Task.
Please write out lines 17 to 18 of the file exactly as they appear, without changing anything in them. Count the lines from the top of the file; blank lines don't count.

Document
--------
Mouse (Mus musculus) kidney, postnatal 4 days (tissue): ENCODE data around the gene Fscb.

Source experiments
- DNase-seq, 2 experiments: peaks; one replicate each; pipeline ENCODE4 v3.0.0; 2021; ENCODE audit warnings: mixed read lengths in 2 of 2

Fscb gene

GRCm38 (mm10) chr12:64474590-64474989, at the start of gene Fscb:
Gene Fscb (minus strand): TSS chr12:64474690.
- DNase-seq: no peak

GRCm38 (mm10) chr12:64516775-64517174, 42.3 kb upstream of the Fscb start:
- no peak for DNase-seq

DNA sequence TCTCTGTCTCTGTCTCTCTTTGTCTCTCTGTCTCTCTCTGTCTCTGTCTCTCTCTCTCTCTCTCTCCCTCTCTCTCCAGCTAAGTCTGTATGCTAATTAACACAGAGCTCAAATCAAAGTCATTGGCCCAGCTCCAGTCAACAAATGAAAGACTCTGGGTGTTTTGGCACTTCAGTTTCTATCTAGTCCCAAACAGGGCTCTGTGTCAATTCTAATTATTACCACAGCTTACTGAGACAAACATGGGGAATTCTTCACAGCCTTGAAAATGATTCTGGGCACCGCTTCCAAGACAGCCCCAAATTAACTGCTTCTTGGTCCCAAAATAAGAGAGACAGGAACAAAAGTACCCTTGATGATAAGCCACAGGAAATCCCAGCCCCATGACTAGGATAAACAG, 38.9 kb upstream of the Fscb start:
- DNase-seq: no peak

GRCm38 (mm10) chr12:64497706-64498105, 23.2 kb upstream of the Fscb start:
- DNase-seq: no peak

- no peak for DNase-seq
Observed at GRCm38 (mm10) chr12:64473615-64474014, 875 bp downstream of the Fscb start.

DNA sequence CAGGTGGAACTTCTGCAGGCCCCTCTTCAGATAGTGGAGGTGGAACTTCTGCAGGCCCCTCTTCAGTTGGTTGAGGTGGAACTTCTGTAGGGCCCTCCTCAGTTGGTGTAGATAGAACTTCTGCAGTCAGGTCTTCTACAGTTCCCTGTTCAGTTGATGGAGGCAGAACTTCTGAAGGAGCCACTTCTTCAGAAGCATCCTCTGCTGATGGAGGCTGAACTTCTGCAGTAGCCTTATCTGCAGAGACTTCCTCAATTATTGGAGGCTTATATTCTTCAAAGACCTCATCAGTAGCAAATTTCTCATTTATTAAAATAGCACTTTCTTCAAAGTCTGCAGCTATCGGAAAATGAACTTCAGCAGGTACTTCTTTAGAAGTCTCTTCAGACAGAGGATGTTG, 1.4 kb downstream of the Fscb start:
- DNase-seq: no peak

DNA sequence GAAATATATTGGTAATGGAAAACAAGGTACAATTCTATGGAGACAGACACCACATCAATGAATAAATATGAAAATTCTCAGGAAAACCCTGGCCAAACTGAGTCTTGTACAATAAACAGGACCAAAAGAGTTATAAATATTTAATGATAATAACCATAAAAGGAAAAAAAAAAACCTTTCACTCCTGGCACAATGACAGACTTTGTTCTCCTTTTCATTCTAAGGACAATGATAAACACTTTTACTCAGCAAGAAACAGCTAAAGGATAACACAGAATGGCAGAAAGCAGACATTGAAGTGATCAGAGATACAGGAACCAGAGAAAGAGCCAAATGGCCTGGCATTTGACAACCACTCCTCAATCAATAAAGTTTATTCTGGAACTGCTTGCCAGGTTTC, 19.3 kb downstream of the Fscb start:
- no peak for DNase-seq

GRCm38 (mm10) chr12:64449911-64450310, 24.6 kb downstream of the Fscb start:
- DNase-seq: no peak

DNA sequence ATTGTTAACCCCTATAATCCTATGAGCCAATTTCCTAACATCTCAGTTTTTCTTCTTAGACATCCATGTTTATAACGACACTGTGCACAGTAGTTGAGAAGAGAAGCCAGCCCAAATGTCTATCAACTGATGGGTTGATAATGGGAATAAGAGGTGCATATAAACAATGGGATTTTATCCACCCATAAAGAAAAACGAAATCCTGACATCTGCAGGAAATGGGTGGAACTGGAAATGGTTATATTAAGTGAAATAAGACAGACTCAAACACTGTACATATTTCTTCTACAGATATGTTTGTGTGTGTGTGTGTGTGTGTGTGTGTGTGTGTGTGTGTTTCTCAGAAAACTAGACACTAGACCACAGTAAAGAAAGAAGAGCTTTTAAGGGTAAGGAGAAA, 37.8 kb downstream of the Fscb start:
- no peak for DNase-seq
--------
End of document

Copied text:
- DNase-seq: no peak

DNA sequence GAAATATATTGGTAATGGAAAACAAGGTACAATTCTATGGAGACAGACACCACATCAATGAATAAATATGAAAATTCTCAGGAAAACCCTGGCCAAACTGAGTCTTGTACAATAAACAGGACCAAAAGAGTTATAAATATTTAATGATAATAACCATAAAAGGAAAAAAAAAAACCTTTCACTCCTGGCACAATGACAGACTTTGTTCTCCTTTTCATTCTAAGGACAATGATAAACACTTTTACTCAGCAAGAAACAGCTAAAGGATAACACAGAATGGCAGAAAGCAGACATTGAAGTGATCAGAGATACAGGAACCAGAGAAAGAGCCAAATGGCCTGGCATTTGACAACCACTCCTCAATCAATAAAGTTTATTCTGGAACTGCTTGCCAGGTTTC, 19.3 kb downstream of the Fscb start: